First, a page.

Beloved Community Staff Team note: As we continue the work of living into our Ends and creating an anti-racist, multicultural spiritual home, we are being called to explore more deeply the important role of culture and the sense of welcome and belonging we create -- as individuals and a community -- for newcomers. What we experience as welcoming or unwelcoming is informed by cultural identity, and how well we communicate across cultural differences. This month the Beloved Community Staff Team shares Mary-Margaret Zindren's story of what brought her to Unity Church and where she found connection. We know there are many stories that speak to our individual experiences as newcomers. If you are willing to share your story, please email email@example.com; we would love to hear and learn from you.
I learned about Unity Church in a roundabout way from Gary DeCramer, my then professor at the University of Minnesota Humphrey School. He had invited a community activist from India to speak at my graduate seminar. The activist was profound and inspiring. I asked why he was in Minnesota and he mentioned he was invited to speak at Gary’s church. That intrigued me. A church that was giving this man a platform seemed like a place I should check out.
I hadn’t stepped inside a church for nearly ten years. My mom was Catholic and I attended Catholic schools growing up. My father was somewhere between agnostic and atheist. At a certain point I came to question nearly everything coming from the pulpit. At Catholic services, I bristled at saying words I didn’t believe.
So, it was with some trepidation that I arrived at Unity Church. That trepidation was elevated by the fact that I literally couldn’t find the door.
This was before the entrance was transformed; there was still a cloister around the church. I must have been late, because there wasn’t anyone to follow. The actual way in didn’t look like a door at all — more like a secret entrance on a wall.
Once inside, I was greeted warmly by someone with a “welcome” button on their shirt and directed to where I should go for the service. The church was beautiful. I was grateful I could sight read music and was able to sort of follow along with the opening song. When I sat down, I sat on a Kleenex box.
There was an invitation to greet our neighbors. I was used to the Catholic version, saying “Peace be with you,” but in this case people were using their own words, which moved me. There was a swell of noise and you could almost feel the connections growing around you. After the minister reined everyone back in to continue the service, that feeling of connection remained.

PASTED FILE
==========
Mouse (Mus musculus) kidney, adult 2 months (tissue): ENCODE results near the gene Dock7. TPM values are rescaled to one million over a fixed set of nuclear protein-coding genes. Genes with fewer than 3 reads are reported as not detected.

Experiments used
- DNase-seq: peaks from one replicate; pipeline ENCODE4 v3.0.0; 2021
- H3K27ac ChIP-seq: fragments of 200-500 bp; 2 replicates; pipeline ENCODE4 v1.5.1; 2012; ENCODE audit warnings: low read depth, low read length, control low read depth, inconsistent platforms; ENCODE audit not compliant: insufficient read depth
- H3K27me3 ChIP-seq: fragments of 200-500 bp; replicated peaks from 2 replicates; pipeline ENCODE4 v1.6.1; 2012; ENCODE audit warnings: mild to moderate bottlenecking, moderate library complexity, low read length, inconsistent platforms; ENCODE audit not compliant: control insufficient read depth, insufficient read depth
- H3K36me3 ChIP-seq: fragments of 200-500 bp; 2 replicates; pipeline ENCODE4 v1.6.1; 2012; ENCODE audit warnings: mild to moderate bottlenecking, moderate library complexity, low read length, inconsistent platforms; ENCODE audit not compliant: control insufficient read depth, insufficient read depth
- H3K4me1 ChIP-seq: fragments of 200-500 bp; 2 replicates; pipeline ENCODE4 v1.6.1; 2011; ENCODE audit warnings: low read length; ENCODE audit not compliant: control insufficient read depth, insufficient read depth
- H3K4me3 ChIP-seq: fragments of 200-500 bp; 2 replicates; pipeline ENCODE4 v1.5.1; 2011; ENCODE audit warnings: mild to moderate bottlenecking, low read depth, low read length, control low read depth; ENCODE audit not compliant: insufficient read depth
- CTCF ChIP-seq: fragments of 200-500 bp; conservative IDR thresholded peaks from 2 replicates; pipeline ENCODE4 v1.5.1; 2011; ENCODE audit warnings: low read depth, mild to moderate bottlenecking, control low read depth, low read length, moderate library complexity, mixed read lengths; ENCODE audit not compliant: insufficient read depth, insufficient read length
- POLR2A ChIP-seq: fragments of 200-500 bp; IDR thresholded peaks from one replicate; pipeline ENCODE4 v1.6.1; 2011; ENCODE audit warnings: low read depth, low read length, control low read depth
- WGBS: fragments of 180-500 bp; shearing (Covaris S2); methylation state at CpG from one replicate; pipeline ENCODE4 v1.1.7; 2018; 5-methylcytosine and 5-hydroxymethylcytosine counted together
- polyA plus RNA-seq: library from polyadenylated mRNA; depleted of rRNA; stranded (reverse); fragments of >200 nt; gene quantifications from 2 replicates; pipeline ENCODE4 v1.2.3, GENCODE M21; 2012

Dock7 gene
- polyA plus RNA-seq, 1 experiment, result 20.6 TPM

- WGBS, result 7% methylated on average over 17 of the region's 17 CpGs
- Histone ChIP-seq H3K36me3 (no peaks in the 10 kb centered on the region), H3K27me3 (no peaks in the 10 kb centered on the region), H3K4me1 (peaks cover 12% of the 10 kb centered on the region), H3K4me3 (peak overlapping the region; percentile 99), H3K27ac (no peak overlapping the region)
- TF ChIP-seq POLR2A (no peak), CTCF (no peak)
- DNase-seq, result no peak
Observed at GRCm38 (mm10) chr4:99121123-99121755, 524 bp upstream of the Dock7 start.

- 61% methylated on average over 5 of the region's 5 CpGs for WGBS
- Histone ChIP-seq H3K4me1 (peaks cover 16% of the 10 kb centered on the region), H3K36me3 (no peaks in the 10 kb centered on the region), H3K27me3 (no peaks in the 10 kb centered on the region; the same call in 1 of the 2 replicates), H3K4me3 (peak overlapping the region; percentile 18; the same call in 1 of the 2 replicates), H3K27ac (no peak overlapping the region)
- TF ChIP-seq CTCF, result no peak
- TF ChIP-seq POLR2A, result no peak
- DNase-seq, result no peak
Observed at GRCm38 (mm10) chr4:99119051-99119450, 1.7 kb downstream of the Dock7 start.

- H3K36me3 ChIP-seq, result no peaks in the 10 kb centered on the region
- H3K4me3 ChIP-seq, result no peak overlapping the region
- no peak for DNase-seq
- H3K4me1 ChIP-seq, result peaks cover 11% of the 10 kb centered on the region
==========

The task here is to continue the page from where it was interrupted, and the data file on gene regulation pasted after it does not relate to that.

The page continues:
And then it happened — the Embracing Meditation. It felt like a calling in for those within and beyond the church walls. The minister said, “Your gifts and your wounds are welcome here.”
It felt like these words had been spoken directly to me. The fact was, I was wounded. I had been grappling with PTSD following a trauma and wasn’t doing well. It was probably why the idea of returning to a faith community seemed like a good idea for the first time in a decade. I started to cry. And then I remembered there were tissues right there waiting for me.
At the end of the service, I stood in line to thank the ministers. I think I actually hugged them. I went to the Parish Hall and there were donuts. And there was coffee. And there was Gary. He introduced me to people I now consider friends.
Attending services has been hard for me sometimes. It may have to do with that first visit. Hearing “your gifts and your wounds are welcome here” brings me back to that difficult time in my life. But I would never want those words removed from the Embracing Meditation. There is someone out there who, upon attending Unity Church for the first time, may hear those words and feel that they have found a home. We should keep the Kleenex boxes, too.